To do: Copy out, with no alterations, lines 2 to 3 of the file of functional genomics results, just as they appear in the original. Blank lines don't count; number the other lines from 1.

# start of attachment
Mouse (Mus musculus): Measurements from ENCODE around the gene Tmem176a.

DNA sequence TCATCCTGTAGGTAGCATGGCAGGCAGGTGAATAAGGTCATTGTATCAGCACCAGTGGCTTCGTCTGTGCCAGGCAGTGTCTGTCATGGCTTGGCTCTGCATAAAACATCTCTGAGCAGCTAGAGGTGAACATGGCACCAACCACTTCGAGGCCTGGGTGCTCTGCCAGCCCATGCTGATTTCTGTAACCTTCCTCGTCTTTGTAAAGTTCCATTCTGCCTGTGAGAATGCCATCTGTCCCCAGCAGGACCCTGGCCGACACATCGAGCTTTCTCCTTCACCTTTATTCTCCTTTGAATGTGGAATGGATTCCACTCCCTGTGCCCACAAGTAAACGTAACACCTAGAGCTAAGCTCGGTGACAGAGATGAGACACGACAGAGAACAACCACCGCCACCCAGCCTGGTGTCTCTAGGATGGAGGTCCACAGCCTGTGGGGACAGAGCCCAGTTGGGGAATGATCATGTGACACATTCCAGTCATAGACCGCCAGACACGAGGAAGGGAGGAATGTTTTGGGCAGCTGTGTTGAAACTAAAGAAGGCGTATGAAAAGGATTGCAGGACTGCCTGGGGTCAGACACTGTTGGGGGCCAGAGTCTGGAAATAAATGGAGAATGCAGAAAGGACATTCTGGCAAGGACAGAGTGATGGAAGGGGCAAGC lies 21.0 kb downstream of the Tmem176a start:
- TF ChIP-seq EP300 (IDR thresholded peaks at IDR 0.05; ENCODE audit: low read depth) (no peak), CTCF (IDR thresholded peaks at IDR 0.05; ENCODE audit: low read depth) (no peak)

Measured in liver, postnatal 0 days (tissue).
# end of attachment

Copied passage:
DNA sequence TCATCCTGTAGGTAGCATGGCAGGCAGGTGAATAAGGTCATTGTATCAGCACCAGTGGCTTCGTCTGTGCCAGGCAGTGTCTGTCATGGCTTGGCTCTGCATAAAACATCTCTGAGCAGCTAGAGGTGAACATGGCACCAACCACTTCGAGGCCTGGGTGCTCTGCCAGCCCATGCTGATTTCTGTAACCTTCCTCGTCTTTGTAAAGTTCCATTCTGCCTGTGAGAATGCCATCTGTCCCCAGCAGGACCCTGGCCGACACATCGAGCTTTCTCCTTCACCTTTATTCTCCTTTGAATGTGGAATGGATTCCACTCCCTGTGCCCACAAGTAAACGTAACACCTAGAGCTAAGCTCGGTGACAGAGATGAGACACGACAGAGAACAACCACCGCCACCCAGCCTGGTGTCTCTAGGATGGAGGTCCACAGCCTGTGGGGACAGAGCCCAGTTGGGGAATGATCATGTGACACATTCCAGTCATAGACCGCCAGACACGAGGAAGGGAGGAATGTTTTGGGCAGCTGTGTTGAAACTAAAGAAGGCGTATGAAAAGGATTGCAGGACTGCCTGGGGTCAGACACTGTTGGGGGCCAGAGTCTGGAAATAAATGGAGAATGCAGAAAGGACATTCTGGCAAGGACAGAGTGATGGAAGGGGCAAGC lies 21.0 kb downstream of the Tmem176a start:
- TF ChIP-seq EP300 (IDR thresholded peaks at IDR 0.05; ENCODE audit: low read depth) (no peak), CTCF (IDR thresholded peaks at IDR 0.05; ENCODE audit: low read depth) (no peak)